When it comes to the public education of African-American youth, some would say too many of them aren’t in class enough to learn.
They are busy being suspended or even expelled at an alarming rate, which is enough to cause an outrage — but that outrage can only intensify when considering the disparity between administrative discipline meted out to non-minority students.
In a damning report released earlier this month, the Department of Education’s Office for Civil Rights found that African-American male students are far more likely to be suspended or expelled from school than their peers. The Civil Rights Data Collection report showed that African-American students made up 18 percent of its sample study, but of those 18 percent, 35 percent were suspended at least once, while another 39 percent were expelled. In the Philadelphia School District, the report found that African-American students make up 62 percent of the student population, but represented 78 percent of the students who were suspended; conversely, Caucasians make up 13 percent of the student population, and represent a relatively paltry seven percent of those suspended.
“African-American boys and girls have higher suspension rates than any of their peers,” the report concluded. “One in five African-American boys, and more than one in ten African-American girls received an out-of-school suspension.”
What is the cause of this disparity? One could take the numbers at face value and proclaim Black youth as unreachable, but veteran educators and officials see a much deeper cause.
“We continue to look at students of color in a pathological manner, by buying into a racial narrative born in white supremacy — that Black youth are angry and aggressive,” said Chad Lassiter, president of Black Men at Penn, Inc., a social work think tank that confronts the issues and policies that effect the African-American community. “Then we treat them punitively with the zero-tolerance policies; it’s more along the line of criminalization, not education.”
Representatives of the School District of Philadelphia haven’t returned repeated requests for comment.
The report includes nationwide school data for the 2009–2010 year, the last year that has a complete data set.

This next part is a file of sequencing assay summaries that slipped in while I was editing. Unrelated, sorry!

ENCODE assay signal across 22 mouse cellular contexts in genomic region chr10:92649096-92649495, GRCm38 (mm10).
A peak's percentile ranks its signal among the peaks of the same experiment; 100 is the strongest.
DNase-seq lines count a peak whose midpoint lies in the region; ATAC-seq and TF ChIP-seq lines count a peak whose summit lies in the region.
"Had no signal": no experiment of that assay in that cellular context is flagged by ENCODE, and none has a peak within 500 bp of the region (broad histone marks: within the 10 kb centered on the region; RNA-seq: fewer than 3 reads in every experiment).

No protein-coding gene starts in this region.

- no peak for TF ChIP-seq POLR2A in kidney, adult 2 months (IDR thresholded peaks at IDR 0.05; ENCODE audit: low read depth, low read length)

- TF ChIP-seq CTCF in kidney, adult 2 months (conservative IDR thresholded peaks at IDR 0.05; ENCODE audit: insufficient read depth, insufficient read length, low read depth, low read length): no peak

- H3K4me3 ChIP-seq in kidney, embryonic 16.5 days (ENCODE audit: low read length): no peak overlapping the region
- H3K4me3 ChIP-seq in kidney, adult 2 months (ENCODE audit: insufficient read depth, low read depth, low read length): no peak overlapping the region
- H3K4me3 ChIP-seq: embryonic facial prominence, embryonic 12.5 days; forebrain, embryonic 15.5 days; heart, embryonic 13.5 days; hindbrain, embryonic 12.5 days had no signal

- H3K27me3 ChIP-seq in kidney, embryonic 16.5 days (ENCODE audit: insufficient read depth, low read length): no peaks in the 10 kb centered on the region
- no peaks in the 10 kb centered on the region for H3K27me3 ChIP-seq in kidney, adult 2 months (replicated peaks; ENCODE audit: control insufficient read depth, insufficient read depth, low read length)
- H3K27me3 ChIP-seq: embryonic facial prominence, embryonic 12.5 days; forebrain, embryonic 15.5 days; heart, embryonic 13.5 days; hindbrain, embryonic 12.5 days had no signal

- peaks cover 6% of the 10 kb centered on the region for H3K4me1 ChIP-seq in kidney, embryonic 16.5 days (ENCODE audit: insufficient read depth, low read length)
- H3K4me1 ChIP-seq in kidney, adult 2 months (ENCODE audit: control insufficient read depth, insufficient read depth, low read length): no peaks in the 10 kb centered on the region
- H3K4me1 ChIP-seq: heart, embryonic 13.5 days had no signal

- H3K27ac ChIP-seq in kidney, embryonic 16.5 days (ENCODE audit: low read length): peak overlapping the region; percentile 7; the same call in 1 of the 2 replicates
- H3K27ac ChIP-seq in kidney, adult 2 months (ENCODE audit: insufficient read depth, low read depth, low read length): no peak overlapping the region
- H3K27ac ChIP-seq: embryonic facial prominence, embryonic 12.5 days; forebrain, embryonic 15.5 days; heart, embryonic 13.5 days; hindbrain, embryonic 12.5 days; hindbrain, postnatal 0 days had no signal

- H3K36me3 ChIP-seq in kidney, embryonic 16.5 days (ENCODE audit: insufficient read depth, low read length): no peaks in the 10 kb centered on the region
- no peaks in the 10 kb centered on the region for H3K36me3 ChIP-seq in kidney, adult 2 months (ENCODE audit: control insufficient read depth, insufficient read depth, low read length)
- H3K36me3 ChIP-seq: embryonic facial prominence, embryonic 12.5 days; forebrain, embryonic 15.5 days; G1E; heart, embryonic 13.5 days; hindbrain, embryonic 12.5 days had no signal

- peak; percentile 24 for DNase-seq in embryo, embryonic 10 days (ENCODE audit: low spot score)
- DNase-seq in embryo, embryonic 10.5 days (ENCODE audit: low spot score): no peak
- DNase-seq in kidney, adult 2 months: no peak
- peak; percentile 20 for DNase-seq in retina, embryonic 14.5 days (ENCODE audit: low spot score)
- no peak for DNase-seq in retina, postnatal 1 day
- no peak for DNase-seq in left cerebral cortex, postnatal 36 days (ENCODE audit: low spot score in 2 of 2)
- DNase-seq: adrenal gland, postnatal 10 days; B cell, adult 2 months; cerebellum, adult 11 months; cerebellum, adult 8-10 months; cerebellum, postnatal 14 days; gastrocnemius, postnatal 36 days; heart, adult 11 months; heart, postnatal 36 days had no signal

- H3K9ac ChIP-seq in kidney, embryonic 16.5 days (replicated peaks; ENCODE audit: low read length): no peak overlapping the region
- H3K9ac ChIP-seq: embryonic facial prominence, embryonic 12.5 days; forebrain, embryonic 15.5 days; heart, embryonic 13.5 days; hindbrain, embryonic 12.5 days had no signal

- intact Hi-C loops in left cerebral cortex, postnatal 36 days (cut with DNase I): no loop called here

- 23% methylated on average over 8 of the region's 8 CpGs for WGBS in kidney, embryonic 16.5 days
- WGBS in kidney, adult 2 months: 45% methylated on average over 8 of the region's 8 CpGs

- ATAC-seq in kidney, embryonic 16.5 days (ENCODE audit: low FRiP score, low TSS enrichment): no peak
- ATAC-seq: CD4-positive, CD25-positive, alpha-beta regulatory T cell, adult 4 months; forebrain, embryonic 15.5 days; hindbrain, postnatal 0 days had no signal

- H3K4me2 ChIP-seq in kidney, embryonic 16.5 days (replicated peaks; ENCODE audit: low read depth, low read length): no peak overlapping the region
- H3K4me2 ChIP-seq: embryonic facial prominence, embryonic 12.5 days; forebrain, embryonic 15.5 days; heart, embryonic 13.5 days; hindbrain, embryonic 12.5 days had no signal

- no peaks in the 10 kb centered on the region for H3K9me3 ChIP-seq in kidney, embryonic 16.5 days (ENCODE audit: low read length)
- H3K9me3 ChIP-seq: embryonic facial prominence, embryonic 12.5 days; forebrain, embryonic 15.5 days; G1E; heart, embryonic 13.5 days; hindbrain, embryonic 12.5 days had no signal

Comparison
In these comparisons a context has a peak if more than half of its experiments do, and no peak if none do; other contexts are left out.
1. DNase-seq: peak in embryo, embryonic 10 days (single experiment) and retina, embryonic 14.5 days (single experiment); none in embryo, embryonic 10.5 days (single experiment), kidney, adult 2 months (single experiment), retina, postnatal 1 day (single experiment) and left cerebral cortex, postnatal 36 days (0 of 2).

“The power of the data is not only in the numbers themselves, but in the impact it can have when married to courage and the will to change,” said Education Secretary Arne Duncan. “The undeniable truth is that the everyday educational experience for many students of color violates the principle of equity at the heart of the American promise. It is our collective duty to change that.”
But how? Lassiter believes a change can only happen when the teaching methods are changed as well.
“I think the curriculum is not oftentimes culturally relevant, nor oftentimes culturally affirmative,” Lassiter said. “The teachers may be limiting students with the way they teach. We have to provide more cultural service assistance to these children.”
The report also found that only 29 percent of schools with a high-minority enrollment offered calculus, compared to 55 percent of the schools with the lowest minority attendance. It also found that teachers working in predominantly minority schools earn $2,251 less annually than teachers working in low-minority schools.
“We have the greatest salary disparity among high school teachers in the country, and these numbers are alarming and show discrimination between African-American, Latino and white students,” said Councilwoman Jannie Blackwell, Chairperson of City Council’s Education Committee. “From slavery until now, African Americans have been discriminated against, and it’s very sad that in 2012 children do not have equal access to education.”
Blackwell argued there were several mitigating circumstances that possibly skewer the numbers, echoing Lassiter’s assertion that teachers do not really engage the youth. Blackwell taught long before she came to City Council, and recalled that her instructor ordered her not to call on three African-American students in particular, because “they had Es already,” and that she was harassed and harangued for trying to reach them.
“We don’t have, unfortunately, the kind of commitment to education we need, despite all that’s been said,” Blackwell stated, noting that she will hold a meeting soon to discuss this very topic and other school-related matters. “Education is so controversial, because people without kids in school see all the negative behavior, but they’re not mimicking some other behavior; they are going by what they see.”